December 2016 The on-line British Journal of Ophthalmology published a report indicating that “Drinking a cup of hot tea at least once a day may be linked to a significantly lower risk of developing the serious eye condition, glaucoma.” The investigators looked an an American study which yearly, surveys the lifestyle and health status of 10,000 Americans, by means of both physical exams and interviewing.
The researchers looked at the subjects consumption of coffee, tea, and soft drinks, both with caffeine and without caffeine. After sorting through and teasing out the data (I won’t bore you with the numbers here), the investigators determined that the drinking of a cup of hot tea with caffeine daily reduced the risk of developing glaucoma by 74%. In health research 74% is a BIG number. An almost Too-Good-to-be-True number.
So what is it? Why would the caffeinated tea reduce the risk, but not the caffeine in coffee or soda? For that matter, de-caffeinated tea was not a factor in reducing the risk, at least not in this study. The American survey did not delve into types of tea (green tea, black tea,, Oolong tea, Lipton tea), brewing times, size of the cup, etc. The information was general: one cup (or more) daily.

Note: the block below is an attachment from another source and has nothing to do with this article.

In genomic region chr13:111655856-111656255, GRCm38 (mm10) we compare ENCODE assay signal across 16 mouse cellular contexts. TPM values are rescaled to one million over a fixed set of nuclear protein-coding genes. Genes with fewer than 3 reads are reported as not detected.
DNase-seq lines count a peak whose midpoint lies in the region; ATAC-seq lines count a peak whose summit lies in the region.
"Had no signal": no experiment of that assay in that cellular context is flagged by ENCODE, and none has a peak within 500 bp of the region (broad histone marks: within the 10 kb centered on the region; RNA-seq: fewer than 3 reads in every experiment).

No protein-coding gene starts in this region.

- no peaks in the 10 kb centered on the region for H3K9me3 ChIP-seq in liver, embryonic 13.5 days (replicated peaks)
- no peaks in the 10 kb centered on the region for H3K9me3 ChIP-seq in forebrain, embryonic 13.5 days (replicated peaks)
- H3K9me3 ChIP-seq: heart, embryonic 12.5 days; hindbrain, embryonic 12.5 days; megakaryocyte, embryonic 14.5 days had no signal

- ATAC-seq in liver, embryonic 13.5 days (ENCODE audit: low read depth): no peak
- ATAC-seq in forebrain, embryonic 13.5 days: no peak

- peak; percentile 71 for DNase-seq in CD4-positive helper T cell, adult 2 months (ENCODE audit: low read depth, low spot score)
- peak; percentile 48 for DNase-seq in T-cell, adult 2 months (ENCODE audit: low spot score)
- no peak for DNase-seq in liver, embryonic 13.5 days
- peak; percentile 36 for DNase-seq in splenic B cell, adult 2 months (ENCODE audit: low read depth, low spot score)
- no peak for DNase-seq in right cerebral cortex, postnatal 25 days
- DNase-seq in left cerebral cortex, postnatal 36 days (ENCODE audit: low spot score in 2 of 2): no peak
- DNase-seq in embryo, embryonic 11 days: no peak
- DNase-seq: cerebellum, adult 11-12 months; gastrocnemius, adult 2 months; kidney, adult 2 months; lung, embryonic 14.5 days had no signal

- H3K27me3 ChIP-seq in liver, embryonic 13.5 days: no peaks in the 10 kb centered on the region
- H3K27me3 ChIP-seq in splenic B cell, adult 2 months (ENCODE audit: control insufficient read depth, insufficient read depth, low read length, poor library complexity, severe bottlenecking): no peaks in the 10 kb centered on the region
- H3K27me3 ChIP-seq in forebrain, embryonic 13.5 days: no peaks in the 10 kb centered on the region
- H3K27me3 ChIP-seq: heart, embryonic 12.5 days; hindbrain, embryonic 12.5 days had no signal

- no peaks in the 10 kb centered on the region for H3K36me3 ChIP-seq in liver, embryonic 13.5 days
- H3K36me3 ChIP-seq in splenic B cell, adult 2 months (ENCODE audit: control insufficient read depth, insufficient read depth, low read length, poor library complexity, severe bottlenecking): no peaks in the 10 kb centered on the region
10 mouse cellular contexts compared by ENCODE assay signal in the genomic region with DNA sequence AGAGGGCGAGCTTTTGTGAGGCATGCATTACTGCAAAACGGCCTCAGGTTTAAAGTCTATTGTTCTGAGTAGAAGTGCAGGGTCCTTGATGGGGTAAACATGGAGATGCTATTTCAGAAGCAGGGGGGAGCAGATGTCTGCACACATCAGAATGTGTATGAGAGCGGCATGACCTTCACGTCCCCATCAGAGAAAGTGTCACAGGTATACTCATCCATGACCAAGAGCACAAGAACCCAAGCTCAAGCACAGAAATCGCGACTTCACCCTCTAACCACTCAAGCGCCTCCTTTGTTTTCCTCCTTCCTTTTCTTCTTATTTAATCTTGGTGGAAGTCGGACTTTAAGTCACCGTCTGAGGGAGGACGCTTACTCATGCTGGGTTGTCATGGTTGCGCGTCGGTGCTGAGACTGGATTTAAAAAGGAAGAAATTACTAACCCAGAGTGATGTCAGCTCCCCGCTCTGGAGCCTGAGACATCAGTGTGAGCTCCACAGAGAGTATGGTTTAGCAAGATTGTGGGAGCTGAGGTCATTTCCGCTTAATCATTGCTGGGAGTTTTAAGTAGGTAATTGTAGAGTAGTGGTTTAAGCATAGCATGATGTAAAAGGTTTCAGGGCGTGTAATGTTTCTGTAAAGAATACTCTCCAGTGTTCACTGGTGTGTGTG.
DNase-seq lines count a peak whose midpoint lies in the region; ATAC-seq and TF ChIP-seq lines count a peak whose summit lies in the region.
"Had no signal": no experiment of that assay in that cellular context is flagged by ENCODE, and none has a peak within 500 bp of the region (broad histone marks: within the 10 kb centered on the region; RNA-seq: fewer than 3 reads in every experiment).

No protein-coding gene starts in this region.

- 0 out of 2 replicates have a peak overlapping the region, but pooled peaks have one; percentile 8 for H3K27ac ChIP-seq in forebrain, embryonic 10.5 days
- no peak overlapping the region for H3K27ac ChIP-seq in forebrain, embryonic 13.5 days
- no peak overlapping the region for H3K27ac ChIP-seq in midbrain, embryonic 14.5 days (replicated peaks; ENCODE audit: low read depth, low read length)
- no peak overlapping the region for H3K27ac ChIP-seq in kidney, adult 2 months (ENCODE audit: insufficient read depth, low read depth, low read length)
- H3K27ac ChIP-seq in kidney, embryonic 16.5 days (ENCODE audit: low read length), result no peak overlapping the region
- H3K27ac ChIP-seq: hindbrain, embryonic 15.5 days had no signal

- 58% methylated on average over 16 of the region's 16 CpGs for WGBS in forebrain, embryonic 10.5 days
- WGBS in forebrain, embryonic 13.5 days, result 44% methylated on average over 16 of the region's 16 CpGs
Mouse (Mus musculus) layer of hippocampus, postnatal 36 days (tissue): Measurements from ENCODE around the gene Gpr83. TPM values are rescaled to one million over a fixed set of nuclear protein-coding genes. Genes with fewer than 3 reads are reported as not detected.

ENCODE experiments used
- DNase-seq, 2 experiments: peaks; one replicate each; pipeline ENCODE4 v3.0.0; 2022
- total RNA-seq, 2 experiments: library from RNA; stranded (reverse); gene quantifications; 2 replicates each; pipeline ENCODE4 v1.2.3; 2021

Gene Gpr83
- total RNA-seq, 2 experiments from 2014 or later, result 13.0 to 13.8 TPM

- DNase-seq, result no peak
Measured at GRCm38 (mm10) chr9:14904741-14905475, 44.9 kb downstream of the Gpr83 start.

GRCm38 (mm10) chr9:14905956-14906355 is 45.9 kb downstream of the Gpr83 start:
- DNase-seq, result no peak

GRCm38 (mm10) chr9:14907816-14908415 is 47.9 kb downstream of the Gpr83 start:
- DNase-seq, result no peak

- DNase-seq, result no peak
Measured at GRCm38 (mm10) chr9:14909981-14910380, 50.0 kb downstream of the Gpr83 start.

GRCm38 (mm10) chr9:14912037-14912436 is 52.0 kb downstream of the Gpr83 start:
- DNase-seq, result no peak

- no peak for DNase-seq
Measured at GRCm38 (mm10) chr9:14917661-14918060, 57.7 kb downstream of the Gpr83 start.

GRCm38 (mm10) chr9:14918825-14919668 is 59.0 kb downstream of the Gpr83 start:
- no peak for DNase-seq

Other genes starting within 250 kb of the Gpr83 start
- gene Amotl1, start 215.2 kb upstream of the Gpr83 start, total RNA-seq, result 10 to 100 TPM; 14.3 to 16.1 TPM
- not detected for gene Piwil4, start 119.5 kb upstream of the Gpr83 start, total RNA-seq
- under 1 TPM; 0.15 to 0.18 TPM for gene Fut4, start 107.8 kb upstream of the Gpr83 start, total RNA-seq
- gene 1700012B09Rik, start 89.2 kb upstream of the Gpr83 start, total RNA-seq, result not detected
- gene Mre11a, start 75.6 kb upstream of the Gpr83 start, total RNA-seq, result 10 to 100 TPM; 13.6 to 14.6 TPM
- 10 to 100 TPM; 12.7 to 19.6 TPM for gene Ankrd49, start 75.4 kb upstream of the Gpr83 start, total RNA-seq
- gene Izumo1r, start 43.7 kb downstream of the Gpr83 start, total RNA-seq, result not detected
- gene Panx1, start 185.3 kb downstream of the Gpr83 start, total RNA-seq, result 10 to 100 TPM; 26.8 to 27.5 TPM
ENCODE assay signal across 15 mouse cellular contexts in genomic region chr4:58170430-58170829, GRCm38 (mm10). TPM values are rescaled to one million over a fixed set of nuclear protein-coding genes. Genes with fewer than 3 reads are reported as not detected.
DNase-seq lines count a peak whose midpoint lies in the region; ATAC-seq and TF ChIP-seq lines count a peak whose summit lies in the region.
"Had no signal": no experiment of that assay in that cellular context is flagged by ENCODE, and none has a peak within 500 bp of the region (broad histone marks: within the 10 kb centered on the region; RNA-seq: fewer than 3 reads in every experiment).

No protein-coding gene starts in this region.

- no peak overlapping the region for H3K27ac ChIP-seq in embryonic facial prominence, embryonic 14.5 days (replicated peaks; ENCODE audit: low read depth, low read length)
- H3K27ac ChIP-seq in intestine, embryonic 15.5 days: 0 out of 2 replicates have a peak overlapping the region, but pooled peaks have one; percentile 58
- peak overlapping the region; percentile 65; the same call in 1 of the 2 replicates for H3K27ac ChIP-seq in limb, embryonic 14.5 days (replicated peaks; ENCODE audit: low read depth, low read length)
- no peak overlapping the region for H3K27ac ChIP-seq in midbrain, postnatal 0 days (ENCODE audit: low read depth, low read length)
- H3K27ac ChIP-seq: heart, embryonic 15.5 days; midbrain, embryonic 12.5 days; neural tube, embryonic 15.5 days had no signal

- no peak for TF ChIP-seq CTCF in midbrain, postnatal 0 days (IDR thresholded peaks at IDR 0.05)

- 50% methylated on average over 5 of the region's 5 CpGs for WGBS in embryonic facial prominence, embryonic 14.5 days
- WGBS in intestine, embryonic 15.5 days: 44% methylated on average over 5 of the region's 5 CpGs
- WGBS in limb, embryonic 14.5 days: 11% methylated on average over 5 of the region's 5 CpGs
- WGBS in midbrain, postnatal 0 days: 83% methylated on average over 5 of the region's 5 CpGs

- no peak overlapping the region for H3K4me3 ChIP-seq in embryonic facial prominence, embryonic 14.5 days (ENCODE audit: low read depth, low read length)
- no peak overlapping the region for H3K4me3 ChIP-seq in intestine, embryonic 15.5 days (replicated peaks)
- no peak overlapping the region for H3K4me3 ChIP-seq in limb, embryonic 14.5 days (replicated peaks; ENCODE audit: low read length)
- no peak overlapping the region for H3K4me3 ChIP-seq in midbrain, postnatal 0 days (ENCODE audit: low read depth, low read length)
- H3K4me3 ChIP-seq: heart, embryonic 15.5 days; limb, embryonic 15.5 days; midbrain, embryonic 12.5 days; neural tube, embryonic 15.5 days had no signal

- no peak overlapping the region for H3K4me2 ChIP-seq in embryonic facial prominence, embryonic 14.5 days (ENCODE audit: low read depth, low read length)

Glaucoma is a progressive, sight threatening eye disease. The common understanding is that it is a disease of high eye pressure, that damages the light sensing neurons of the retina of the eye. The progressive damage to these nerves results in nerve cell death, and subsequent loss in vision. Most therapies are centered on controlling the pressure inside of the eye. But doctors are finding that these therapies are sometimes not enough. Medical research is focusing on other factors that contribute to the progression of glaucoma.
So that brings us back to the role that hot tea may play in reducing the risk of glaucoma. The questionable aspect is the caffeine. Other research has shown that the eye pressure can go up, which is undesirable, when caffeine, in the form of coffee, in ingested. (JGlaucoma) Tea has other beneficial factors, such as antioxidants, anti-inflammatory, and neuro-protective substances. These factors are also essential for good general health. They have been studied as an important nutritional component for heart and vascular health, diabetic control, and cancer prevention. That which is good for the body is good for the eyes.
The researchers conclude that more research needs to be done to sort out the effects of tea on the risk for the development of glaucoma.
See a review of the article by the British medical Journal